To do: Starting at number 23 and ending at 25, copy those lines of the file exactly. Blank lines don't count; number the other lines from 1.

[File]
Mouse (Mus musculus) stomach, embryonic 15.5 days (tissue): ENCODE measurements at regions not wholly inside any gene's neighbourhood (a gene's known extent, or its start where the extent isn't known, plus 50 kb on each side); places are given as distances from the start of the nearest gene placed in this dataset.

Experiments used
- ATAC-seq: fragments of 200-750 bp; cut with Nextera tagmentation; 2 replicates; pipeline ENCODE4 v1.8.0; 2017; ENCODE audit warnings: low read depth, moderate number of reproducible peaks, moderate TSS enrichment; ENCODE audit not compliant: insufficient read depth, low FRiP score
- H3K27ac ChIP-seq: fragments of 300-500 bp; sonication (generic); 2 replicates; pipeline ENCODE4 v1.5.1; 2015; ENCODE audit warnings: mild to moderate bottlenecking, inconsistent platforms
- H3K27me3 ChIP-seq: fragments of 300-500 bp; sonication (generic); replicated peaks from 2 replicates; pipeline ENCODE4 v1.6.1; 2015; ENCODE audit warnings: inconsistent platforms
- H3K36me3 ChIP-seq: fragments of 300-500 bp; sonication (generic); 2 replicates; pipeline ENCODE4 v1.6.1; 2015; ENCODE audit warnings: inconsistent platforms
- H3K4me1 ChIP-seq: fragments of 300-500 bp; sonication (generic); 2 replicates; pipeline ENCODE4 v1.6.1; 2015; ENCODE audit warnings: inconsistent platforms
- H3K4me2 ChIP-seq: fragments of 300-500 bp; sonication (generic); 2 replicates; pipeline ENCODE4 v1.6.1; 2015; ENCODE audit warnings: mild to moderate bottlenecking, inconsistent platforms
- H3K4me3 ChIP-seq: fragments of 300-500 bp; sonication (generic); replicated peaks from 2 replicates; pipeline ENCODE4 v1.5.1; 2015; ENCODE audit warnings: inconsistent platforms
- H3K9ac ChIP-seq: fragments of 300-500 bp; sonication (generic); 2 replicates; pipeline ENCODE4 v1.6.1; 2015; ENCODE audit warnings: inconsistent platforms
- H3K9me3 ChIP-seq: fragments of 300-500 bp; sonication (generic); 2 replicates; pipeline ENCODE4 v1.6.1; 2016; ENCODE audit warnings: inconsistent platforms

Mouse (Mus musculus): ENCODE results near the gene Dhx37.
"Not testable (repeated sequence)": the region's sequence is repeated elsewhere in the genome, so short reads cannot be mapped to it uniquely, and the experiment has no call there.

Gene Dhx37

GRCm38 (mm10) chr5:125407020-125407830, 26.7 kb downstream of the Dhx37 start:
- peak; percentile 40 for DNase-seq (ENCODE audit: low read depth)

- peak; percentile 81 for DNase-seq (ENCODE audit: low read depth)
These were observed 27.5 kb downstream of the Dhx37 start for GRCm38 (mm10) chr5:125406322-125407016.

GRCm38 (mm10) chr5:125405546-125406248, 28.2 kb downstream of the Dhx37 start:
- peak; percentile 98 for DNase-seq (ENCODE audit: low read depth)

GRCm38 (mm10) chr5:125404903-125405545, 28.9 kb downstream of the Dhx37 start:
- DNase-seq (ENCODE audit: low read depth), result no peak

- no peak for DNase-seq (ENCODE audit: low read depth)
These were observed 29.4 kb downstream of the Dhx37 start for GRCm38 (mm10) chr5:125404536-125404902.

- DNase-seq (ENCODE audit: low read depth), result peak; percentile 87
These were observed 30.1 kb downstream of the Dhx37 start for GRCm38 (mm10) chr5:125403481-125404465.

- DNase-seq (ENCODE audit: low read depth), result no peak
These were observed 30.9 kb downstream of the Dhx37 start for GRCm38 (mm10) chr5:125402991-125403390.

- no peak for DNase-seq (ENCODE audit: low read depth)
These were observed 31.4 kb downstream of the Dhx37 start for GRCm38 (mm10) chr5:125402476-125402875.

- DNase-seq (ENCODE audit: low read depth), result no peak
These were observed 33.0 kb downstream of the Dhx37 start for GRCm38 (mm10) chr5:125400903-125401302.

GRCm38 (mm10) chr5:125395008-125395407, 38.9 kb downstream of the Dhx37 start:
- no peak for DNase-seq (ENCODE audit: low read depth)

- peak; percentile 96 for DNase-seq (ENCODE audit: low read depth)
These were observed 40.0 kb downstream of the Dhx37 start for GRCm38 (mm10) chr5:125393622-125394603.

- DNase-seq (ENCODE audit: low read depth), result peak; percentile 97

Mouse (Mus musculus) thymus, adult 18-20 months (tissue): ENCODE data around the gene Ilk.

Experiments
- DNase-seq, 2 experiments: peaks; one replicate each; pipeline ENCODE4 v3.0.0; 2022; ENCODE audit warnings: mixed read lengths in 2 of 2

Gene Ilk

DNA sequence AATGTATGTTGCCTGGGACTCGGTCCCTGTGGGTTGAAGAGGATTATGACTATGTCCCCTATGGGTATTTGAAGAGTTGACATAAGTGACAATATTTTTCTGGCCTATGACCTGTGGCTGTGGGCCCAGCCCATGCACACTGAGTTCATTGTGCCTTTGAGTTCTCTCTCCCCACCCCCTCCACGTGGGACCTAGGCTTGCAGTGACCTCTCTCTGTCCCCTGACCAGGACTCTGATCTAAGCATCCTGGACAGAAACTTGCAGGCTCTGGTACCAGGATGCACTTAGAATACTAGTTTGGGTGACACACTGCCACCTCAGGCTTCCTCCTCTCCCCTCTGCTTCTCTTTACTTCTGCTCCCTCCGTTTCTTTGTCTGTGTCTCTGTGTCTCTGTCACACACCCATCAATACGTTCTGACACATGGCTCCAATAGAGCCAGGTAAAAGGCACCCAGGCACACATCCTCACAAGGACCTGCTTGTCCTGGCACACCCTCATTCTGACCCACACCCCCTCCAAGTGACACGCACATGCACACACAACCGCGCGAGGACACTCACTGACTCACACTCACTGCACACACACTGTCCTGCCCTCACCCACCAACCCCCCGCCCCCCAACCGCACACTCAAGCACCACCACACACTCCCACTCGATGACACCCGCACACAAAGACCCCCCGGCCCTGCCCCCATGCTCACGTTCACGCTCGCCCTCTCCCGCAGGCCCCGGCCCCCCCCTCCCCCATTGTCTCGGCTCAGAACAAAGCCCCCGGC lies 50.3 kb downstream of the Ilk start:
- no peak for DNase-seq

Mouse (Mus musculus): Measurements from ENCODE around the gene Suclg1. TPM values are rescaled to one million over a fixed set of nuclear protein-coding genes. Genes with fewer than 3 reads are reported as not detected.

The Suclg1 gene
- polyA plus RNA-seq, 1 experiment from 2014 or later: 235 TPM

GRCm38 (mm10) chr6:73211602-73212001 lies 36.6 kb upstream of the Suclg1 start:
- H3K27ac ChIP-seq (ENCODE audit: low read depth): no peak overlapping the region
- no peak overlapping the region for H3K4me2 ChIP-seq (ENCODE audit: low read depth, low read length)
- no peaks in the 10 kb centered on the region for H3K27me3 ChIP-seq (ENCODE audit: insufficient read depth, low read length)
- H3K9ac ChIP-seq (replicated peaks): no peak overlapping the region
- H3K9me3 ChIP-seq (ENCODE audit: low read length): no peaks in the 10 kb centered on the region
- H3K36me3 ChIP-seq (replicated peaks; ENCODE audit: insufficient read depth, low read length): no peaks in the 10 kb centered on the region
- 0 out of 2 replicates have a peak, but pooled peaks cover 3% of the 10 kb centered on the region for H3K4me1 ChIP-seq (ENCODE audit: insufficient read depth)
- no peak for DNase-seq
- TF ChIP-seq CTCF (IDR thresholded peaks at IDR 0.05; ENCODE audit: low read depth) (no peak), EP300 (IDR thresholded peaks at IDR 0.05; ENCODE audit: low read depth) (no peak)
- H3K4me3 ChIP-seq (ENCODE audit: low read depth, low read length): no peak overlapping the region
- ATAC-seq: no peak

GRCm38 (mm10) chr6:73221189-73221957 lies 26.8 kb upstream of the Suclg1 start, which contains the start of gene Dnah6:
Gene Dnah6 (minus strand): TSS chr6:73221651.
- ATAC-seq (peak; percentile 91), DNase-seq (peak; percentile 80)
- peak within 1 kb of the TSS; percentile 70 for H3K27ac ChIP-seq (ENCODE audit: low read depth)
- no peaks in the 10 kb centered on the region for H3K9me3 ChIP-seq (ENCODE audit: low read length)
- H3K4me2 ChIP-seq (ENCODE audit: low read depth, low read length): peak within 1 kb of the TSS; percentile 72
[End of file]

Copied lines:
- no peak for DNase-seq (ENCODE audit: low read depth)
These were observed 29.4 kb downstream of the Dhx37 start for GRCm38 (mm10) chr5:125404536-125404902.

- DNase-seq (ENCODE audit: low read depth), result peak; percentile 87